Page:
EXERCISE
April 2, 2009

A Simple Exercise Guideline

A new study offers guidelines for knowing whether you've walked enough to serve as a moderate level of exercise.

If you've been putting off exercising because the guidelines are too confusing, a simple one has emerged for walkers. It recommends walking at a rate of 100 steps per minute for 150 minutes a week. No more excuses.

The idea behind an exercise guideline is to tell you the minimum amount of exercise you need to stay healthy. Most guidelines agree that this amount is 150 minutes of moderate exercise per week. But what is "moderate" exercise? Therein lies the rub. It's different for each individual and depends on their unique metabolism and the lifestyle they've been leading. Yet it should be possible to find an easy-to-follow guideline that works for most people.

The lowest walking speed that qualified as moderate exercise was on average, 100 steps per minute.

A team headed by Simon J. Marshall, an assistant professor of exercise and nutritional studies at San Diego State University, thinks they've done it.

The truest measure of exercise is how much energy is expended while doing it. The San Diego team measured this in study participants who were walking on a treadmill. The participants wore pedometers, which measured their step rate. The amount of energy they were expending was compared to the number of steps they were walking per minute. The lowest walking speed that qualified as moderate exercise was on average, 100 steps per minute. In technical terms, this was the rate at which the walkers were expending 3 METs of energy — three times the energy expended while resting.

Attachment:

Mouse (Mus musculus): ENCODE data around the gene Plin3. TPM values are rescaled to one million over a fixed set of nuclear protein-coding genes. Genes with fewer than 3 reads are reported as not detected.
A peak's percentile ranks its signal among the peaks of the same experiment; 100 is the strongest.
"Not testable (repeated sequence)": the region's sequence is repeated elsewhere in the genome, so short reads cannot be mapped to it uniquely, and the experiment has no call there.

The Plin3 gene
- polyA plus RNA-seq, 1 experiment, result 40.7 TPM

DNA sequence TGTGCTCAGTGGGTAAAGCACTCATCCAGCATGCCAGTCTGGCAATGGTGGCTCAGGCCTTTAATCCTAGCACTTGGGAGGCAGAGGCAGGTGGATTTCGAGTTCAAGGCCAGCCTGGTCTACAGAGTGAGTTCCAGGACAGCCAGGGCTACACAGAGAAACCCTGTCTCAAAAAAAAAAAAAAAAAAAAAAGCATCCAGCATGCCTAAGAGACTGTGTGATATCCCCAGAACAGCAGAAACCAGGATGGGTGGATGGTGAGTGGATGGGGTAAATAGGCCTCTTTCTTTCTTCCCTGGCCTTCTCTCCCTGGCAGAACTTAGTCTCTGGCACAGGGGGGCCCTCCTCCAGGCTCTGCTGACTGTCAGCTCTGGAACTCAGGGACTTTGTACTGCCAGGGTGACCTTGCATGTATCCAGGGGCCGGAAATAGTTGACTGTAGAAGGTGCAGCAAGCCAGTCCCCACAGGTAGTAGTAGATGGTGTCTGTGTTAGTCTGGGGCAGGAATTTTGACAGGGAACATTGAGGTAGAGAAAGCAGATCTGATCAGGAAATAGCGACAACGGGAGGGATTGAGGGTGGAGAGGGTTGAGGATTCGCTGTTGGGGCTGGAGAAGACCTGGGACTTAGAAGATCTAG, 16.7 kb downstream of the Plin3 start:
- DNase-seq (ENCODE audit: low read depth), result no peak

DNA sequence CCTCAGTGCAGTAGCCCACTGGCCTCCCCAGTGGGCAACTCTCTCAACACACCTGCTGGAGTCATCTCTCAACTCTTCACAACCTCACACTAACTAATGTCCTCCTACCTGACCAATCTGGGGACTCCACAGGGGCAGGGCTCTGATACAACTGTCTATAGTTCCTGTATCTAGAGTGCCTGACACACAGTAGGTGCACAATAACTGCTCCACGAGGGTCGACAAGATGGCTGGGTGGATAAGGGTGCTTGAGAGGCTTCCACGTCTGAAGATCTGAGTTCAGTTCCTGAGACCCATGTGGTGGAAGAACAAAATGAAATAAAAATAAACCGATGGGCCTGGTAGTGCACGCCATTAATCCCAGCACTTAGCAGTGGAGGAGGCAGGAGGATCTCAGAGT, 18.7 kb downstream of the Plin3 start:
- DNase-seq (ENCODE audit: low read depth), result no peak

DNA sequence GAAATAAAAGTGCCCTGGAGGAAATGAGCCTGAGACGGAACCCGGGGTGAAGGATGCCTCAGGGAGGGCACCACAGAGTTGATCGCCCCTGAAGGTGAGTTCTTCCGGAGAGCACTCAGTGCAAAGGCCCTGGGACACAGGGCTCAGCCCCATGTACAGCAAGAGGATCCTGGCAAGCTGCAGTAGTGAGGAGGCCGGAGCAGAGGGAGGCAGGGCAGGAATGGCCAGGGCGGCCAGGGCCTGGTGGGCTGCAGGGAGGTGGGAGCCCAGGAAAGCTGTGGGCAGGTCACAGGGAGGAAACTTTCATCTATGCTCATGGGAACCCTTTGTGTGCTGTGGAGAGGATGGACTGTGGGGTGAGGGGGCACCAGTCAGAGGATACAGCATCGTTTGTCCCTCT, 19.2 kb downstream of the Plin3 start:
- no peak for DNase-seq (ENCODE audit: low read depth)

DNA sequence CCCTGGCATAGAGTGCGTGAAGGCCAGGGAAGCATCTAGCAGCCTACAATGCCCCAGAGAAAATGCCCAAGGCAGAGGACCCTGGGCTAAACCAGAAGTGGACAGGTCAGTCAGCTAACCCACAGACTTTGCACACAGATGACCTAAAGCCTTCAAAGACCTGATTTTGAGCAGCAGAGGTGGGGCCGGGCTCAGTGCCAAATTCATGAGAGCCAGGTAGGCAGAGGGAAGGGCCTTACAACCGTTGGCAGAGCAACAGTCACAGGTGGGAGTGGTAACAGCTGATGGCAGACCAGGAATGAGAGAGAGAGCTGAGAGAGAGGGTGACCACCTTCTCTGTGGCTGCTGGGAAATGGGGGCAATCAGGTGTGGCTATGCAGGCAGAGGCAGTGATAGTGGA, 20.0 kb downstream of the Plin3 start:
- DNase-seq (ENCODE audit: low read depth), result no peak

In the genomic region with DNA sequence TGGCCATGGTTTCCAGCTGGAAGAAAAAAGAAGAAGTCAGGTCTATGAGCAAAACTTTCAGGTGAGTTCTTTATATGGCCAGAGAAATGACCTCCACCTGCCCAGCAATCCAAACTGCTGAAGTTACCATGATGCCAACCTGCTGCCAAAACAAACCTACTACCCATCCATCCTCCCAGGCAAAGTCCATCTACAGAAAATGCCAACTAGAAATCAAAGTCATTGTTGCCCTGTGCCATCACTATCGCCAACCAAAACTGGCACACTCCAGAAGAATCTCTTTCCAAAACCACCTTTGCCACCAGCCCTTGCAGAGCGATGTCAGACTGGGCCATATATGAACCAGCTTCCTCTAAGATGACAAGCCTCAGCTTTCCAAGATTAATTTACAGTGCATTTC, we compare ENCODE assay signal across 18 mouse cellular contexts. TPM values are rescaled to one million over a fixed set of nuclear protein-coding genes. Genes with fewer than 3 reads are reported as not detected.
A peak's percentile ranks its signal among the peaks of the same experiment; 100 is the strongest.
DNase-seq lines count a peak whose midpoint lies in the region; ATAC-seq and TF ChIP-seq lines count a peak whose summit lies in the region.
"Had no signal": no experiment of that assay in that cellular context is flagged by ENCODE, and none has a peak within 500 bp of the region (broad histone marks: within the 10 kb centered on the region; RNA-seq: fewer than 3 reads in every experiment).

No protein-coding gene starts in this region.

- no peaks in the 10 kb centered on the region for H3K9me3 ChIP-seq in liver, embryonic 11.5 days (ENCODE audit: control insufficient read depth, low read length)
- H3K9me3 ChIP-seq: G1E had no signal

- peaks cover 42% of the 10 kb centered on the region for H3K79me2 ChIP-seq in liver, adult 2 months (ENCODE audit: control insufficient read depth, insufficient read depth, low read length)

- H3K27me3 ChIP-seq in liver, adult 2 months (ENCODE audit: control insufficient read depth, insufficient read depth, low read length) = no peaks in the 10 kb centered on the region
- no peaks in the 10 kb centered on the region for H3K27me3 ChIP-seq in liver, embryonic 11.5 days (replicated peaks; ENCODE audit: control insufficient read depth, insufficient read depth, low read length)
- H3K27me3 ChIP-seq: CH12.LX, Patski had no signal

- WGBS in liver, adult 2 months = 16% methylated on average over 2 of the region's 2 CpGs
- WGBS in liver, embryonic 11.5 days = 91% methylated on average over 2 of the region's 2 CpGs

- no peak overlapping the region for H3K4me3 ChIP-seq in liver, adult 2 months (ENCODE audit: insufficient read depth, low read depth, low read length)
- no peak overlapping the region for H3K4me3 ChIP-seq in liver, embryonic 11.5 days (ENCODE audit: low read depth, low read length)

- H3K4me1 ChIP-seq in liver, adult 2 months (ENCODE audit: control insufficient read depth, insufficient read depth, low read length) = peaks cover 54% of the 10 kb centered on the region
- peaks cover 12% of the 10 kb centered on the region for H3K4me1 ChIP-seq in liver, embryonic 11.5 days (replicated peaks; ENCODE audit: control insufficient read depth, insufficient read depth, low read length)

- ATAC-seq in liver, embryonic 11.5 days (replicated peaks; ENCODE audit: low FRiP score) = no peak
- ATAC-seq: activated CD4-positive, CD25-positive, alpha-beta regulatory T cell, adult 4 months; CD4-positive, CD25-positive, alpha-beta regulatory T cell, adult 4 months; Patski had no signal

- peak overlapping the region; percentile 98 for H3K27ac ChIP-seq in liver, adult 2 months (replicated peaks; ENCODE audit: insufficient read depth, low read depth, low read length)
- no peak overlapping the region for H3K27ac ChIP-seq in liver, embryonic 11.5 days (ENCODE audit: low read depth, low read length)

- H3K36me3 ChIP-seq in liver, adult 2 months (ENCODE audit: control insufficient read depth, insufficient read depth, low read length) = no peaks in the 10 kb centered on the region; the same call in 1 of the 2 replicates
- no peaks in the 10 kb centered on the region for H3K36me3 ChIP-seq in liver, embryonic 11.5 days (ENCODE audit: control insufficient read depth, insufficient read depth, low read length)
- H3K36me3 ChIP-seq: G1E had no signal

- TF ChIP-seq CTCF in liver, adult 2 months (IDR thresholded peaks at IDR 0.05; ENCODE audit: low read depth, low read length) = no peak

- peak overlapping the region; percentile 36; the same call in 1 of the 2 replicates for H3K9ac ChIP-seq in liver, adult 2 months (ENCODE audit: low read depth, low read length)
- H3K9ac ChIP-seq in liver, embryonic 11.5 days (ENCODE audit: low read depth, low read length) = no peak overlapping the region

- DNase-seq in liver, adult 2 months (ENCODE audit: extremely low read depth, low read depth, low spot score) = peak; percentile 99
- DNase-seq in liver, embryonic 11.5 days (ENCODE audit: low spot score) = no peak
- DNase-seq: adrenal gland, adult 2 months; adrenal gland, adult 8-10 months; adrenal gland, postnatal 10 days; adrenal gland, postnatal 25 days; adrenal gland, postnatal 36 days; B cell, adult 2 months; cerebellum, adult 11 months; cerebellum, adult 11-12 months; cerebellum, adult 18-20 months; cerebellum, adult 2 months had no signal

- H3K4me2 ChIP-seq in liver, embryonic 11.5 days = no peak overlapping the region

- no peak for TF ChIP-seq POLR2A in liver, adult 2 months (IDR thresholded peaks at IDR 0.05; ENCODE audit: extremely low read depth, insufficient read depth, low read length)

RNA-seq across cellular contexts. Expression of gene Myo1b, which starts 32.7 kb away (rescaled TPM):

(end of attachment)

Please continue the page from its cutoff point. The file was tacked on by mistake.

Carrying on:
So walking at a speed of 100 steps a minute or more for 150 minutes a week should do the trick. One way to do this would be to walk at this speed in 30 minute sessions, five times a week. If you're just starting out, Marshall suggests first mastering walking 1000 steps in 10 minutes. Just go out and buy a pedometer first. Pedometers generally cost from $10 to $25.

While pedometers do vary a little in their accuracy, and the energy expended per step will also vary depending on your weight and fitness level (a postal carrier, who makes a living by walking, would probably expend less than average energy while walking at 100 steps per minute than an overweight, sedentary individual would probably expend more), these complications don't matter that much. The idea is to give a ballpark figure of the least amount of exercise you need to stay healthy. You should try to be sure that you're in the ballpark. Fine tuning of an exercise program comes later.

What is moderate exercise for activities other than walking? David Katz is director of the Prevention Research Center at Yale University School of Medicine. His thoughts: "Our advice has long been that 'moderate' is a pace that noticeably increases heart and breathing rate while still leaving you capable of speaking in complete sentences. No pedometer needed."

The study was of 58 women and 39 men, average age 32. During treadmill walking at various speeds, oxygen consumption was monitored and later converted into energy usage.

The results of the study will appear in the May 2009 issue of the American Journal of Preventive Medicine.

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